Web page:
The terrific lineman at Terra Haute Hollman airport picked us up from the hotel at 8:15am, and took us to the airport the pretty way, past wide boulevards lined with Victorian houses. Before loading and paying for the fuel,everyone stopped to watch a DC-3 in old American Airlines colors take off from runway 23, and then do a low pass before departing to New York.
I filed IFR to Walnut Ridge Arkansas (KARG - the girls call it the "pirate airport" - arg!), because the non-stop flight would have been 3.5 hours and we just weren't in a hurry. KARG has reasonably priced fuel and a nice FBO. We climbed and cruised at 10,000 feet, above gathering summer cumulus clouds below. We landed at KARG at 11am, taxiied in, and asked for a fill up.
After a very quick turnaround, we piled back into the Bonanza, and I started the engine - or tried to. The propeller blade quivered, something went click, and nothing else happened. My battery was dead.
At first I didn't know that. I borrowed a voltmeter, and it showed good voltage. So I checked out the solenoids, and they all seemed OK. After being called in, an A&P mechanic arrived, and he checked all the the ground leads. Finally we found a load-meter, and determined that while the battery could generate good voltage, it had no current output, and hence no power. It was dead, and the shop had no spares. Oh, and it was Sunday morning.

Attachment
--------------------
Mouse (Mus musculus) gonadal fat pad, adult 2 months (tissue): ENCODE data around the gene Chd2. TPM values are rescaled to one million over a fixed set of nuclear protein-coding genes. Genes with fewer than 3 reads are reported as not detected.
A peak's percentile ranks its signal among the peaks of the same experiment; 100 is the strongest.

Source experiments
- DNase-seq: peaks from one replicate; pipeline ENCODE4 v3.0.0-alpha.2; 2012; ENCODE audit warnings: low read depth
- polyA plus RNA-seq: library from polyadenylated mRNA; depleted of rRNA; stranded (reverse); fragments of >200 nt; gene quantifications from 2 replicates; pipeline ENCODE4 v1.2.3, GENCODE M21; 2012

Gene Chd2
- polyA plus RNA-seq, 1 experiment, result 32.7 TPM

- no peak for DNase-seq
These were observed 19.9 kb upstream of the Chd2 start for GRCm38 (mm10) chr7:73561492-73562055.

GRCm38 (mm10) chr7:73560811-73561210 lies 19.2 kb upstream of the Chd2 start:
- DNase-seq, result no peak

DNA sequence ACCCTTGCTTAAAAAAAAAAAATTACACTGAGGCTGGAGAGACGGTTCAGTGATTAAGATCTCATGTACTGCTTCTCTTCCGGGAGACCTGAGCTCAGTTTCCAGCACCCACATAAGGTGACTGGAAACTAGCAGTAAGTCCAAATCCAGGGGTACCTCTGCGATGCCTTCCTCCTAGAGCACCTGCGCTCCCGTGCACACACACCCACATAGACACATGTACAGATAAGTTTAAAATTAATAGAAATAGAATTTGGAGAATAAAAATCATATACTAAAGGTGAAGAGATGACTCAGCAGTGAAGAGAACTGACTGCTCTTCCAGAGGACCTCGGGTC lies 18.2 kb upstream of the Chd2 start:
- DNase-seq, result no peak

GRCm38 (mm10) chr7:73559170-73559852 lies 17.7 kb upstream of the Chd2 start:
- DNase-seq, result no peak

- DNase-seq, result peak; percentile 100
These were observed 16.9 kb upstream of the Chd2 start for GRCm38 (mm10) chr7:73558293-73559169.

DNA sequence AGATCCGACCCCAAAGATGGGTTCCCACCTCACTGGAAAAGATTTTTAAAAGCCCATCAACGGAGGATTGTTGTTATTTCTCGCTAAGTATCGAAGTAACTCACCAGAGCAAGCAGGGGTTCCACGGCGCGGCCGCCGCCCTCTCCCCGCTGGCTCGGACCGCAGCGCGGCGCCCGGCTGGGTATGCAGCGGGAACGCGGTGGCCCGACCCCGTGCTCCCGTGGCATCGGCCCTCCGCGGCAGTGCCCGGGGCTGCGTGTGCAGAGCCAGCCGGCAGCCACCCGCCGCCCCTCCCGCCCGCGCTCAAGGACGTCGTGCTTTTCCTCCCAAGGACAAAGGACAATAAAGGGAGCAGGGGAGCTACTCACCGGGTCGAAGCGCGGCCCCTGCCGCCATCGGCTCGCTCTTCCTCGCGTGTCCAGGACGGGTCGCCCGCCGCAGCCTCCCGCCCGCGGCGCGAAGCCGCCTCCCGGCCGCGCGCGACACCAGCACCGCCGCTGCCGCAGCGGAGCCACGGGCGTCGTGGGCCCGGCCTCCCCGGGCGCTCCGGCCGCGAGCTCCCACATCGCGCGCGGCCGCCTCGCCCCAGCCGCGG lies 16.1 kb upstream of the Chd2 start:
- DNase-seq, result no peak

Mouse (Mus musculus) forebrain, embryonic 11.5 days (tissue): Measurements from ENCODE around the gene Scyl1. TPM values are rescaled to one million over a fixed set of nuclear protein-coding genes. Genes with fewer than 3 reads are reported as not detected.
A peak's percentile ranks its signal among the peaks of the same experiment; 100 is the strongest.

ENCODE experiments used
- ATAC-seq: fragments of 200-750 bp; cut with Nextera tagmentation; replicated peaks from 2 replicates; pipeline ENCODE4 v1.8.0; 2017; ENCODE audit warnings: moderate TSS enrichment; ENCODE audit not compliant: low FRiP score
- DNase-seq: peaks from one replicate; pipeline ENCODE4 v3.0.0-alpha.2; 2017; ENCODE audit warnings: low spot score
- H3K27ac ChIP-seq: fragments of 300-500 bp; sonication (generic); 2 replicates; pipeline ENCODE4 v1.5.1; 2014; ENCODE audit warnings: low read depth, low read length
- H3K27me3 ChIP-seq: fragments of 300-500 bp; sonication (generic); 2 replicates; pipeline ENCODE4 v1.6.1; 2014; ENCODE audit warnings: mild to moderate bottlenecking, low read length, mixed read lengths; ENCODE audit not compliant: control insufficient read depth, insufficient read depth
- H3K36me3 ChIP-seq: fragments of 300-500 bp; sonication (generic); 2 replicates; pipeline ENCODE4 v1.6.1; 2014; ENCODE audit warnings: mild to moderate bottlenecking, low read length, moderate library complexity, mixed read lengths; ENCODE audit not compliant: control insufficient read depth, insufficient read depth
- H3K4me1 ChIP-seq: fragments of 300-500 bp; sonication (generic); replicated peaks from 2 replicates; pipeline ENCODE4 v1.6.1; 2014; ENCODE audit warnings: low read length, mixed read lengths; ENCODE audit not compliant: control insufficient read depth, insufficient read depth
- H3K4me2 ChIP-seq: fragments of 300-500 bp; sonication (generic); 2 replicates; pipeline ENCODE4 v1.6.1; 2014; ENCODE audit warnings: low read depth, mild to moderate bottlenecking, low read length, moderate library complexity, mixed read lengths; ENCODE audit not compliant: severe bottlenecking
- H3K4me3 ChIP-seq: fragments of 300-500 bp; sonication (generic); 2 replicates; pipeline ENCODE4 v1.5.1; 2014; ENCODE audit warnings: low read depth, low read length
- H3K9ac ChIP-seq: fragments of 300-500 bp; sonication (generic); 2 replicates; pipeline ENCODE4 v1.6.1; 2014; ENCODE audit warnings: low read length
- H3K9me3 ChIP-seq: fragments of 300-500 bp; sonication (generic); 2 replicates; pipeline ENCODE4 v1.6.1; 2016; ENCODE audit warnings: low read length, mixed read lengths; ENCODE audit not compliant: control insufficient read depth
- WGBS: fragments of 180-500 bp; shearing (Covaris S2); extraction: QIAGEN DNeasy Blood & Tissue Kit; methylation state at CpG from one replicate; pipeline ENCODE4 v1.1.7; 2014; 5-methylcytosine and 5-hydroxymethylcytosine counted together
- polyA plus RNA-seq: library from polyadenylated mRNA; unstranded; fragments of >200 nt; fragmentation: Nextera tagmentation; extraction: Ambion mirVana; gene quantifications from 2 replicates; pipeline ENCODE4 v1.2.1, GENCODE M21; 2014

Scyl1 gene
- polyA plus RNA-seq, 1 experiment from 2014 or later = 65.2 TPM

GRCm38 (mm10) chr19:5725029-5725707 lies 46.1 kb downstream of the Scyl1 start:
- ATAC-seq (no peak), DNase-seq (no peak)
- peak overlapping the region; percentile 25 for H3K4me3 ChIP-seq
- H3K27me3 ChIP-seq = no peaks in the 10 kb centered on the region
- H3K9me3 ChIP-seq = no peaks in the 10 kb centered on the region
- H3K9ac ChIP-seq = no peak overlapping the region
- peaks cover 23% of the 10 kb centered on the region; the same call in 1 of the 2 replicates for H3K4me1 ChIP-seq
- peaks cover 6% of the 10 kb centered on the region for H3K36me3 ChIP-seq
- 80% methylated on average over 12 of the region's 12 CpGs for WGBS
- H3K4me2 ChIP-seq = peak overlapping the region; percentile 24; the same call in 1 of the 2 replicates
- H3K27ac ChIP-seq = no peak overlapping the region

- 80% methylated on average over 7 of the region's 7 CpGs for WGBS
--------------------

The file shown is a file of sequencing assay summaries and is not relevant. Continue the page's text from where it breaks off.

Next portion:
However, the friendly A&P (called Jimmy) offered to let me have the battery from his aircraft, which used the same voltage. He just asked that I sent it back him when I got home. He also refused to let me pay him! They sure have some nice people in Arkansas! And Jimmy P of Brother's Aviation is one of the nicest.
Around 2pm, after getting lunch (and borrowing the FBO's free courtesy car) and replacing the battery with the borrowed one, the engine finally caught and we were off. I had filed IFR once again at 10,000 feet to try and stay above the weather, and rain and thunderstorms were moving in, but the tops were now at 12 to 15,000. I tried to weave my way around the building cumulus, but after 30 to 40 minutes gave up and just asked for lower (4,000 feet) to go under the clouds. At first Little Rock approach would only give us clearance down to 5,000 feet, which put us still in the cloud bases, but I could keep the ride reasonable by only going through the older "tired" looking raggedy clouds and avoiding the building "strong" puffy ones.
Eventually we were cleared down to 4,000 feet, and once clear of the mountains Northwest of KLIT under the HOG MOA, I cancelled IFR and descended first to 3,000 and then to 2,500 to get better visibility. The Dallas area was starting to get a few thunderstorms, but they were still 20 miles to the south when we landed at AeroCounty, just before 5pm.
A week later, I have a new battery in my Bonanza, and Jimmy's battery is in the front hall in a shipping container, along with a gift card and brochures from Cabela's Outdoor Store. I'll ship it tomorrow.
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